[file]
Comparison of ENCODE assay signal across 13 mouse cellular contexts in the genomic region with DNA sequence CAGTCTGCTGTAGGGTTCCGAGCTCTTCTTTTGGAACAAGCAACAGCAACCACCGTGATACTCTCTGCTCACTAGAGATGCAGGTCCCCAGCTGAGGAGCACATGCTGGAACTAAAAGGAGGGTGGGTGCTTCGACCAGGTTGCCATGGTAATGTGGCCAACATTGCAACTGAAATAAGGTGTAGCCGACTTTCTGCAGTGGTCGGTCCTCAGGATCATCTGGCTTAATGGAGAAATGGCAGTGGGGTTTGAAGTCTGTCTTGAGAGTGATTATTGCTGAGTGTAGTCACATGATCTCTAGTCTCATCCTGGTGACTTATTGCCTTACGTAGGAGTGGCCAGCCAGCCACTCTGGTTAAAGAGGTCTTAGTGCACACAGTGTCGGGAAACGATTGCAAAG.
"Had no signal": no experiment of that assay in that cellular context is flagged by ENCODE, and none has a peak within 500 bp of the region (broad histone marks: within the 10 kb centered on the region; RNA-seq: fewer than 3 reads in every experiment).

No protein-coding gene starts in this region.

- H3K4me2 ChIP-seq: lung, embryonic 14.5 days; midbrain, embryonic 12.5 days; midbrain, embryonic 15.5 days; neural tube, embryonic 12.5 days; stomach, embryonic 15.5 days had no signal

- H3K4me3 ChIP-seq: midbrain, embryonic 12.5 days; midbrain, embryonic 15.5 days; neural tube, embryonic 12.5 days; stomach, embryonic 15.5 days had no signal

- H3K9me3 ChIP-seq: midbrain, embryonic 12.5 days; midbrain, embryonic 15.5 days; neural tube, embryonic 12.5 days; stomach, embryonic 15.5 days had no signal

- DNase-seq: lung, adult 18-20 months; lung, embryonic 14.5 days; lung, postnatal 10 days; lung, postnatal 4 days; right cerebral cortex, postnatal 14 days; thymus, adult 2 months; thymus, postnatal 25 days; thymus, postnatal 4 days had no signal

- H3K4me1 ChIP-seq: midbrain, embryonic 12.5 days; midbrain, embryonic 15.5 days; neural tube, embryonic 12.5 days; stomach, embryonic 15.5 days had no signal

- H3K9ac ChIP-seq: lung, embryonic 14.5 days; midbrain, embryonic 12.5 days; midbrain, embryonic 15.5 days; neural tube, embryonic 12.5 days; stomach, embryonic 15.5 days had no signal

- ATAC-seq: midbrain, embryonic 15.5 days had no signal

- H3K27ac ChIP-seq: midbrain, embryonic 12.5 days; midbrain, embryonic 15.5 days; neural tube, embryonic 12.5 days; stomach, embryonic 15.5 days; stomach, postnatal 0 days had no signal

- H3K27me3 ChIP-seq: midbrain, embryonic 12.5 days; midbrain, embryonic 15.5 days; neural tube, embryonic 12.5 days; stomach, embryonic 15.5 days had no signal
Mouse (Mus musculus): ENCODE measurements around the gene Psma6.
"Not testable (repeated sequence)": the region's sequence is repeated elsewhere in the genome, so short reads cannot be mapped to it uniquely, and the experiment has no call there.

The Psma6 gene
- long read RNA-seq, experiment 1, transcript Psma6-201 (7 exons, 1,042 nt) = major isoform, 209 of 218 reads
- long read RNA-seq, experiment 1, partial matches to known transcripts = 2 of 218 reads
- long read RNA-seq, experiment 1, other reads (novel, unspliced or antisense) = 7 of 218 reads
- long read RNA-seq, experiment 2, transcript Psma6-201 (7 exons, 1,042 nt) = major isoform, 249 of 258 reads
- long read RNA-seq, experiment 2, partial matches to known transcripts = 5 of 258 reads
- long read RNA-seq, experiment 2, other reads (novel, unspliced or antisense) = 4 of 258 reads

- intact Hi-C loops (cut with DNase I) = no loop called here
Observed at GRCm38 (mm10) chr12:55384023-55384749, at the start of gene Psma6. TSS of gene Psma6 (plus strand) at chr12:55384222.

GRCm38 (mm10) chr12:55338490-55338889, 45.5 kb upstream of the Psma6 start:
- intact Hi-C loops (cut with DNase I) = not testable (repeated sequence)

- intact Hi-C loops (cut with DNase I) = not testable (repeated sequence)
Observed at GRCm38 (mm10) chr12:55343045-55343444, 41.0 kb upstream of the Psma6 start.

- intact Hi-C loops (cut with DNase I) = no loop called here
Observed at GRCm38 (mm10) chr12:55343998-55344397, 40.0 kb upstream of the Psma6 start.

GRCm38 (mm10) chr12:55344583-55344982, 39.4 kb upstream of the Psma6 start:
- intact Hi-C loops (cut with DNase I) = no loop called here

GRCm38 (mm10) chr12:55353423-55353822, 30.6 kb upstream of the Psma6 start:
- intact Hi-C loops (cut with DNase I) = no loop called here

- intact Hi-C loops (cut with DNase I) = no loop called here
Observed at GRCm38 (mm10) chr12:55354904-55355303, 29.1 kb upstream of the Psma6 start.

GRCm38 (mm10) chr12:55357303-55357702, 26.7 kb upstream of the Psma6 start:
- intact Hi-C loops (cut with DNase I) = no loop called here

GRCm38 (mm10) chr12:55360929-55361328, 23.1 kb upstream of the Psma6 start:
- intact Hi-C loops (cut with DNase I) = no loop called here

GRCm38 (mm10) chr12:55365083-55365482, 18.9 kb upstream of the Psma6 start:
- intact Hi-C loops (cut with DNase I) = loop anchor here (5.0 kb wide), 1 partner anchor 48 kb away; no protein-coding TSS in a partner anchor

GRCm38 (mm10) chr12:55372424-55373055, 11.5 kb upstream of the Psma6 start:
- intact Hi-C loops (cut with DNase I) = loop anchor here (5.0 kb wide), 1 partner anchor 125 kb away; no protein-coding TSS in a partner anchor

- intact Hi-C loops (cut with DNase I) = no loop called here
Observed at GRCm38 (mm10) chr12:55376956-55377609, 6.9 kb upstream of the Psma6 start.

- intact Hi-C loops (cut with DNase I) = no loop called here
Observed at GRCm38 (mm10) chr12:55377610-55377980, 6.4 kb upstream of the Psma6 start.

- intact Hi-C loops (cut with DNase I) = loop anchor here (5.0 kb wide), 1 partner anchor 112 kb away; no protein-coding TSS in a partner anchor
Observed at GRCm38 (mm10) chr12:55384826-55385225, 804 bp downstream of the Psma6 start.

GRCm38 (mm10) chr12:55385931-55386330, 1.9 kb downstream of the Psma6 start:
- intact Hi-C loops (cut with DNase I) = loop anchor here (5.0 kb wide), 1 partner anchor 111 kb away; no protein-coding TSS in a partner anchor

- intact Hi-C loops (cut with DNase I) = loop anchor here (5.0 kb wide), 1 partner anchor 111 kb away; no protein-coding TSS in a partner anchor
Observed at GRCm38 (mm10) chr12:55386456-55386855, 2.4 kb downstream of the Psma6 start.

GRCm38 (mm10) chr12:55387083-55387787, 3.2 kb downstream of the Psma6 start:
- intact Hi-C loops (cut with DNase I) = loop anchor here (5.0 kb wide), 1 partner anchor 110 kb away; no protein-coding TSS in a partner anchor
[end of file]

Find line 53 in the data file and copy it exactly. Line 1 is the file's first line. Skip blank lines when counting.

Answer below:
Observed at GRCm38 (mm10) chr12:55386456-55386855, 2.4 kb downstream of the Psma6 start.